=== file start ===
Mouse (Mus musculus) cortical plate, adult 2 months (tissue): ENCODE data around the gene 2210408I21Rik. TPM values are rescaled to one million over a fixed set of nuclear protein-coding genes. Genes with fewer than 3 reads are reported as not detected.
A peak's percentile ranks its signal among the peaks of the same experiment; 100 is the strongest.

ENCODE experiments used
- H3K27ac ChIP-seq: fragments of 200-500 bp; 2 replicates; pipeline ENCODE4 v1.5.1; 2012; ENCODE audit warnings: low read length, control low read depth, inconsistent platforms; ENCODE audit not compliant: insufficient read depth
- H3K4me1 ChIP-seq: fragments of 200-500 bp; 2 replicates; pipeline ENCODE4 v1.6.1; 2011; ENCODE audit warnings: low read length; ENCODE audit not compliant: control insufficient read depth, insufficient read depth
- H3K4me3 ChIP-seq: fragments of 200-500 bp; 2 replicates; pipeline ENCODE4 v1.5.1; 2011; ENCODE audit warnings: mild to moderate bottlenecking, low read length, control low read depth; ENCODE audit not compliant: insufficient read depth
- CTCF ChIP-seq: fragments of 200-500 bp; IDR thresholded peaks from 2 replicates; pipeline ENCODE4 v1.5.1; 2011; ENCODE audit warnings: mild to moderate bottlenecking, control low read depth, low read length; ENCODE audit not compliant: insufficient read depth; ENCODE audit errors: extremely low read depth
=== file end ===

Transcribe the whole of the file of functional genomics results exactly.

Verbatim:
Mouse (Mus musculus) cortical plate, adult 2 months (tissue): ENCODE data around the gene 2210408I21Rik. TPM values are rescaled to one million over a fixed set of nuclear protein-coding genes. Genes with fewer than 3 reads are reported as not detected.
A peak's percentile ranks its signal among the peaks of the same experiment; 100 is the strongest.

ENCODE experiments used
- H3K27ac ChIP-seq: fragments of 200-500 bp; 2 replicates; pipeline ENCODE4 v1.5.1; 2012; ENCODE audit warnings: low read length, control low read depth, inconsistent platforms; ENCODE audit not compliant: insufficient read depth
- H3K4me1 ChIP-seq: fragments of 200-500 bp; 2 replicates; pipeline ENCODE4 v1.6.1; 2011; ENCODE audit warnings: low read length; ENCODE audit not compliant: control insufficient read depth, insufficient read depth
- H3K4me3 ChIP-seq: fragments of 200-500 bp; 2 replicates; pipeline ENCODE4 v1.5.1; 2011; ENCODE audit warnings: mild to moderate bottlenecking, low read length, control low read depth; ENCODE audit not compliant: insufficient read depth
- CTCF ChIP-seq: fragments of 200-500 bp; IDR thresholded peaks from 2 replicates; pipeline ENCODE4 v1.5.1; 2011; ENCODE audit warnings: mild to moderate bottlenecking, control low read depth, low read length; ENCODE audit not compliant: insufficient read depth; ENCODE audit errors: extremely low read depth